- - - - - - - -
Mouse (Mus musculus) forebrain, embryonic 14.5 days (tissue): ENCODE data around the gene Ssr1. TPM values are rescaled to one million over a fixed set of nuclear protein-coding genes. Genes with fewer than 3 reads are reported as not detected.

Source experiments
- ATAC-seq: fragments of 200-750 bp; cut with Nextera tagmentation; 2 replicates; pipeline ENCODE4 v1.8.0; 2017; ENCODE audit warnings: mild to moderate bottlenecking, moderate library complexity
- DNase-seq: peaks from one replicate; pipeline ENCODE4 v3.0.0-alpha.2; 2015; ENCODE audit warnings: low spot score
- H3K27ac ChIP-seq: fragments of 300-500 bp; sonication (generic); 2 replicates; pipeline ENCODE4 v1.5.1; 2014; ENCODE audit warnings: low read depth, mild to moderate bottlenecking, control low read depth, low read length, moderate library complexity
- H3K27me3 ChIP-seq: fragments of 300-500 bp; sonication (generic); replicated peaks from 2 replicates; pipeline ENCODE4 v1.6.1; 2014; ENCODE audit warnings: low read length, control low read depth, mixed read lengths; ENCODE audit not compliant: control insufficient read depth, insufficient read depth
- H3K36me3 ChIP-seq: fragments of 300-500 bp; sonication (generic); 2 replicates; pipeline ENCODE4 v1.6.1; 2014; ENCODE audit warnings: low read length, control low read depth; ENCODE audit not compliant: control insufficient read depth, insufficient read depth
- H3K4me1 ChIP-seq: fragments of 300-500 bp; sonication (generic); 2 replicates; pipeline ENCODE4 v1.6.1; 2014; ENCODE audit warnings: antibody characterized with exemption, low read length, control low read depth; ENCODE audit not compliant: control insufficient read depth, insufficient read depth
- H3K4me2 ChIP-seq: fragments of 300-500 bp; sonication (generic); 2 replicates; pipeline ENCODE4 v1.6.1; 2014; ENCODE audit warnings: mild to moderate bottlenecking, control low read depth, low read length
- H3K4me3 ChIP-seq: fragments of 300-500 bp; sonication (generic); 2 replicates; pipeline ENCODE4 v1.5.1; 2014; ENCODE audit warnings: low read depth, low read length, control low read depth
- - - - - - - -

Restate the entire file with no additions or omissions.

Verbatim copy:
Mouse (Mus musculus) forebrain, embryonic 14.5 days (tissue): ENCODE data around the gene Ssr1. TPM values are rescaled to one million over a fixed set of nuclear protein-coding genes. Genes with fewer than 3 reads are reported as not detected.

Source experiments
- ATAC-seq: fragments of 200-750 bp; cut with Nextera tagmentation; 2 replicates; pipeline ENCODE4 v1.8.0; 2017; ENCODE audit warnings: mild to moderate bottlenecking, moderate library complexity
- DNase-seq: peaks from one replicate; pipeline ENCODE4 v3.0.0-alpha.2; 2015; ENCODE audit warnings: low spot score
- H3K27ac ChIP-seq: fragments of 300-500 bp; sonication (generic); 2 replicates; pipeline ENCODE4 v1.5.1; 2014; ENCODE audit warnings: low read depth, mild to moderate bottlenecking, control low read depth, low read length, moderate library complexity
- H3K27me3 ChIP-seq: fragments of 300-500 bp; sonication (generic); replicated peaks from 2 replicates; pipeline ENCODE4 v1.6.1; 2014; ENCODE audit warnings: low read length, control low read depth, mixed read lengths; ENCODE audit not compliant: control insufficient read depth, insufficient read depth
- H3K36me3 ChIP-seq: fragments of 300-500 bp; sonication (generic); 2 replicates; pipeline ENCODE4 v1.6.1; 2014; ENCODE audit warnings: low read length, control low read depth; ENCODE audit not compliant: control insufficient read depth, insufficient read depth
- H3K4me1 ChIP-seq: fragments of 300-500 bp; sonication (generic); 2 replicates; pipeline ENCODE4 v1.6.1; 2014; ENCODE audit warnings: antibody characterized with exemption, low read length, control low read depth; ENCODE audit not compliant: control insufficient read depth, insufficient read depth
- H3K4me2 ChIP-seq: fragments of 300-500 bp; sonication (generic); 2 replicates; pipeline ENCODE4 v1.6.1; 2014; ENCODE audit warnings: mild to moderate bottlenecking, control low read depth, low read length
- H3K4me3 ChIP-seq: fragments of 300-500 bp; sonication (generic); 2 replicates; pipeline ENCODE4 v1.5.1; 2014; ENCODE audit warnings: low read depth, low read length, control low read depth